should I return to playing out.

    For those players who, like myself, want to keep the act of playing simple and far less complicated,
    learning this skill of controlling your sound just from the guitar is a godsend..


    classicplayer
     
  15. Litterick

    Litterick Member

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    This interview with Jeff Beck might be helpful. The trick seems to be keeping the volume down, and using a Champ instead of the Marshall.
     
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  16. ProfRhino

    ProfRhino Member

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    lol, you got me there ... :D
    I'm never completely happy with verbal descriptions, but they often work better for me than YT clips. :dunno
    the YT compression totally mangles finer details, and there's no way in hell you can "video" feel ... :rolleyes2:

    the only real way of experiencing tone and all these things we talk about here is to plug in and play - ideally together with a friend, so you can bounce impressions and ideas back and forth. :aok

    because ymmv,
    Rhino
     
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  17. classicplayer

    classicplayer Member

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    Absolutely! I didn't me that you were actually “simplifying” overly so, but simplifying a lot of the postings given up to the point you posted your own information. You turned my thinking on.....as in “Light Dawns Over Marblehead”. You have to me from Massachusetts to get that


    classicplayer
     
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  18. stargazer747

    stargazer747 Member

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    A bit more difficult to achieve if the guitar's pickups are very high output which tends to stay dirty regardless of where the volume is or are distortion models or are those active ones that have a battery powered preamp onboard they too can remain dirty. Also hard if you are using any sort of pedals still on like a boost (especially ones that get a bit of dirt as you up the volume), overdrives, fuzzes, and distortion. One trick I have developed to get a fairly clean tone by rolling back the guitar's volume to around 4 or 5 when using my single channel Orange Jim Root and Dark Terrors is to have a compressor (always on) set modestly and step on my EQ pedal set in the "V" form, this pulls some of the mids out making my clean tone sound almost like an acoustic/electric guitar.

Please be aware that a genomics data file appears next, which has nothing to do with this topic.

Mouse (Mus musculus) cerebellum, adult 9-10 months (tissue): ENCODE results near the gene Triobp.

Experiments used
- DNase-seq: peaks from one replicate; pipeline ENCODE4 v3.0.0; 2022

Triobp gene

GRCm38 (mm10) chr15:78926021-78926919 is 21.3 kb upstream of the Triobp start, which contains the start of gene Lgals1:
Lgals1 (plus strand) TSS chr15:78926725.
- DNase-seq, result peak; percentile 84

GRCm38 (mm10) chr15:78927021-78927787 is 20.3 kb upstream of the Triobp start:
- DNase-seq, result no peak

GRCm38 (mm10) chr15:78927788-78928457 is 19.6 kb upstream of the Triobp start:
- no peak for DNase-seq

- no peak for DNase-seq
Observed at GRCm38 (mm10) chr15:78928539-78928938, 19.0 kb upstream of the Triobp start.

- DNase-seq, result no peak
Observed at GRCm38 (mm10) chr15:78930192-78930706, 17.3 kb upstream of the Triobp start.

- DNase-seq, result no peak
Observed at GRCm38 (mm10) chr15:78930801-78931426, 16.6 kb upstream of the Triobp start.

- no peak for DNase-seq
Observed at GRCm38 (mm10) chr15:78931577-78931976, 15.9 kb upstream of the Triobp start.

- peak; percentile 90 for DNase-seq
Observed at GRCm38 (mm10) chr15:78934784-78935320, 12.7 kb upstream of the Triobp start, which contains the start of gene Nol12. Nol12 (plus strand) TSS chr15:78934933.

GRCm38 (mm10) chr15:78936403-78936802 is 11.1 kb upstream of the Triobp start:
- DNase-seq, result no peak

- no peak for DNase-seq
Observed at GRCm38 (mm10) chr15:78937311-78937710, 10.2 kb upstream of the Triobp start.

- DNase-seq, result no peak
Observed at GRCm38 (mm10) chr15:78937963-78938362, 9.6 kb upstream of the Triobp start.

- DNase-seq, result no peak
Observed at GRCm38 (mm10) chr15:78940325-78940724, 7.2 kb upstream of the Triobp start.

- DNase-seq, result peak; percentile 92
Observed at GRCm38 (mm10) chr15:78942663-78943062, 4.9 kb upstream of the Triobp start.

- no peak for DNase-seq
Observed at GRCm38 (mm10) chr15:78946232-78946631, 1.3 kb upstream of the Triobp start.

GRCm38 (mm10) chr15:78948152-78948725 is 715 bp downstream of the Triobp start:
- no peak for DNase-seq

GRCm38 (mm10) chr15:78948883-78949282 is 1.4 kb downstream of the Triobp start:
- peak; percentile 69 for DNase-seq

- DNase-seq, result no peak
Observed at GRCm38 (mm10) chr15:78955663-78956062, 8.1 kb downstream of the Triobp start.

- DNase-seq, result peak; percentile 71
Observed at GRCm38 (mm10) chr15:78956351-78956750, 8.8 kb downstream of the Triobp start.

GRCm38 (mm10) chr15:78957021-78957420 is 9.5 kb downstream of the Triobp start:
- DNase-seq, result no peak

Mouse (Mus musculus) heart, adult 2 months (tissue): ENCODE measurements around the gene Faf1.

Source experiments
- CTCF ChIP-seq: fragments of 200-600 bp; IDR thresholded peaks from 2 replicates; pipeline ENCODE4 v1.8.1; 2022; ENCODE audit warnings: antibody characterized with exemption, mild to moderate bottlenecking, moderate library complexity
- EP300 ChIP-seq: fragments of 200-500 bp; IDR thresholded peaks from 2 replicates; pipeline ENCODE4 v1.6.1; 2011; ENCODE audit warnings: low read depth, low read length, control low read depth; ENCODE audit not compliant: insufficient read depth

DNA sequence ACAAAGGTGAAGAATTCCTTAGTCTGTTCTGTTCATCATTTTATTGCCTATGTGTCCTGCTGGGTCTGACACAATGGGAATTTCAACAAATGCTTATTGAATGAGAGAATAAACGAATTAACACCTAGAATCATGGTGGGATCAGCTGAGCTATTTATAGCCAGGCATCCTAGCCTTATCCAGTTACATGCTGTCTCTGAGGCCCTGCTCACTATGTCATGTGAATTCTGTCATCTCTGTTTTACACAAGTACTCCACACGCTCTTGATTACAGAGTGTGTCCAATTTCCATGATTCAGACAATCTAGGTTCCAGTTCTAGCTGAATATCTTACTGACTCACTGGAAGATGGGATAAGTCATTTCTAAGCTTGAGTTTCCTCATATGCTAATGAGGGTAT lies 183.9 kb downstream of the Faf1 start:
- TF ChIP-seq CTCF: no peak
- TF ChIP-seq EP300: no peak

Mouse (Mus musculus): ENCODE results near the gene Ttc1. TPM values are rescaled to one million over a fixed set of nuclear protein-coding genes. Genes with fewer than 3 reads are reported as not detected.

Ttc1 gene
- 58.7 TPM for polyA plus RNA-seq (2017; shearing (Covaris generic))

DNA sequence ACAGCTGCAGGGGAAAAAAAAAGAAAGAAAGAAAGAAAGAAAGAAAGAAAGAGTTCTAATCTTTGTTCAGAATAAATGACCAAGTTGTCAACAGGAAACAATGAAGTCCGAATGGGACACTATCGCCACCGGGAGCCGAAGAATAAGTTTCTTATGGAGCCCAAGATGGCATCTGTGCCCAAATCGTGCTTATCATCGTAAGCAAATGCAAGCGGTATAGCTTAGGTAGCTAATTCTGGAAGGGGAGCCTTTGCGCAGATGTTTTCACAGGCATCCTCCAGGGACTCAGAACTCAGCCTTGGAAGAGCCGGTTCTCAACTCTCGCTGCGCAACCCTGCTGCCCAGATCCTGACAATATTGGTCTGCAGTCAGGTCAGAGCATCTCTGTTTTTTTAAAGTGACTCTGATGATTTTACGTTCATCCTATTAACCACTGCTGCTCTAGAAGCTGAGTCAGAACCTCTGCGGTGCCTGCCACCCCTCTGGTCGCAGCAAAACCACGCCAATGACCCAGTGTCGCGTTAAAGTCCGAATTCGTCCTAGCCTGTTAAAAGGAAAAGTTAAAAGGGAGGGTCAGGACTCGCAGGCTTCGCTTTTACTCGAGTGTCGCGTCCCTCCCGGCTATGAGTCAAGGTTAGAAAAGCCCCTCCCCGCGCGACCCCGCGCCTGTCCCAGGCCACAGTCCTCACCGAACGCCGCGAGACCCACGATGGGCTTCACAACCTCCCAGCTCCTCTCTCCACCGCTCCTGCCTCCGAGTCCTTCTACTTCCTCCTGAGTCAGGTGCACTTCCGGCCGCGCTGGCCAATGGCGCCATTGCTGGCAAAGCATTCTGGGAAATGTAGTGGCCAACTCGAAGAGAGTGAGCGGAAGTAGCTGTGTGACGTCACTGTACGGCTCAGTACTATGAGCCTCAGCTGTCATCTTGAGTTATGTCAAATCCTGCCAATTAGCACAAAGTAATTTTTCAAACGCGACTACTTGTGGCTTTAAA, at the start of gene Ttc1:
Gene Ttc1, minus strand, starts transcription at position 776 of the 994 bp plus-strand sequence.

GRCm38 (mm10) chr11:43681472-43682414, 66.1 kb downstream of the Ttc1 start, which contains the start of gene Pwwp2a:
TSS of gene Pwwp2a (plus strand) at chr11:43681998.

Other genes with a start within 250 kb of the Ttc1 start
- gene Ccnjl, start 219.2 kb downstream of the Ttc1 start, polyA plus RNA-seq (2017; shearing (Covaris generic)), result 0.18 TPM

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  19. 108

    108 Member

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    try using a volume pedal instead of the volume knob. that more or less simulates a “treble bleed” on the guitar, which i find way more usable to get cleans from a dirty amp.
     
    stargazer747 likes this.
  20. ProfRhino

    ProfRhino Member

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    this probably is because these loudmouths already clip the input stage of your amp, before the signal even reaches the gain control.
    I use low to medium wound PUs myself, in case I really need "more power", it's so easy to achieve with modern amps and pedals ...
    we're not in the 60s anymore !
    ymmv,
    Rhino